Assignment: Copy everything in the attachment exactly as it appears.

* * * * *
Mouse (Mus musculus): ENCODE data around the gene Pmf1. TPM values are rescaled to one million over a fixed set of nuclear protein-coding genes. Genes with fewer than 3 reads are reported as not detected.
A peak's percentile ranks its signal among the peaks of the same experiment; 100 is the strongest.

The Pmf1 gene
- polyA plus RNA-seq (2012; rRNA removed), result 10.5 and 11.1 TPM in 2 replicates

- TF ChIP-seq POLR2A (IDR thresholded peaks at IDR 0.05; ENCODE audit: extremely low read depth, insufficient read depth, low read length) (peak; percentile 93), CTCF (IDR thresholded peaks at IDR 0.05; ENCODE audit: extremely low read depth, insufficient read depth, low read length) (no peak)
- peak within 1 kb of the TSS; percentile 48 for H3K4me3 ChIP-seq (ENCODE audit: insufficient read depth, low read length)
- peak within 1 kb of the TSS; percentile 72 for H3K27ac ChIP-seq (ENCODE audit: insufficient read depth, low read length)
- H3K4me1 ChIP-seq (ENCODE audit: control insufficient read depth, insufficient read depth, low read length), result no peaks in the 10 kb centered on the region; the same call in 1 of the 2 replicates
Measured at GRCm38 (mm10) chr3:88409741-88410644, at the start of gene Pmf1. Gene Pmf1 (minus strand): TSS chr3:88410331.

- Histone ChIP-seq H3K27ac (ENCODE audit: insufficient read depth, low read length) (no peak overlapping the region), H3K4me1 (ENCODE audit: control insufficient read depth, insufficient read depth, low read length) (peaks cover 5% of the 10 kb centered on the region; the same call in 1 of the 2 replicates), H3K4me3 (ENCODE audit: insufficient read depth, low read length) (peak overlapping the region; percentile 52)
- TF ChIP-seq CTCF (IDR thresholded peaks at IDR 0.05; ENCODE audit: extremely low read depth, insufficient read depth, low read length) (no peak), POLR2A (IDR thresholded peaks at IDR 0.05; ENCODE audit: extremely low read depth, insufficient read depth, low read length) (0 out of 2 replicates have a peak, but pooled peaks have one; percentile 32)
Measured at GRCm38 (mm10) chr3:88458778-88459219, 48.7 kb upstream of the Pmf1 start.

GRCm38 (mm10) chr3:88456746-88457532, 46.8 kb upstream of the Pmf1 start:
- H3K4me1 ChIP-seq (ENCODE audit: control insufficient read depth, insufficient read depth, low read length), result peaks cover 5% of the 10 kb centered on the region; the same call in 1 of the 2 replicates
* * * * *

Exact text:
Mouse (Mus musculus): ENCODE data around the gene Pmf1. TPM values are rescaled to one million over a fixed set of nuclear protein-coding genes. Genes with fewer than 3 reads are reported as not detected.
A peak's percentile ranks its signal among the peaks of the same experiment; 100 is the strongest.

The Pmf1 gene
- polyA plus RNA-seq (2012; rRNA removed), result 10.5 and 11.1 TPM in 2 replicates

- TF ChIP-seq POLR2A (IDR thresholded peaks at IDR 0.05; ENCODE audit: extremely low read depth, insufficient read depth, low read length) (peak; percentile 93), CTCF (IDR thresholded peaks at IDR 0.05; ENCODE audit: extremely low read depth, insufficient read depth, low read length) (no peak)
- peak within 1 kb of the TSS; percentile 48 for H3K4me3 ChIP-seq (ENCODE audit: insufficient read depth, low read length)
- peak within 1 kb of the TSS; percentile 72 for H3K27ac ChIP-seq (ENCODE audit: insufficient read depth, low read length)
- H3K4me1 ChIP-seq (ENCODE audit: control insufficient read depth, insufficient read depth, low read length), result no peaks in the 10 kb centered on the region; the same call in 1 of the 2 replicates
Measured at GRCm38 (mm10) chr3:88409741-88410644, at the start of gene Pmf1. Gene Pmf1 (minus strand): TSS chr3:88410331.

- Histone ChIP-seq H3K27ac (ENCODE audit: insufficient read depth, low read length) (no peak overlapping the region), H3K4me1 (ENCODE audit: control insufficient read depth, insufficient read depth, low read length) (peaks cover 5% of the 10 kb centered on the region; the same call in 1 of the 2 replicates), H3K4me3 (ENCODE audit: insufficient read depth, low read length) (peak overlapping the region; percentile 52)
- TF ChIP-seq CTCF (IDR thresholded peaks at IDR 0.05; ENCODE audit: extremely low read depth, insufficient read depth, low read length) (no peak), POLR2A (IDR thresholded peaks at IDR 0.05; ENCODE audit: extremely low read depth, insufficient read depth, low read length) (0 out of 2 replicates have a peak, but pooled peaks have one; percentile 32)
Measured at GRCm38 (mm10) chr3:88458778-88459219, 48.7 kb upstream of the Pmf1 start.

GRCm38 (mm10) chr3:88456746-88457532, 46.8 kb upstream of the Pmf1 start:
- H3K4me1 ChIP-seq (ENCODE audit: control insufficient read depth, insufficient read depth, low read length), result peaks cover 5% of the 10 kb centered on the region; the same call in 1 of the 2 replicates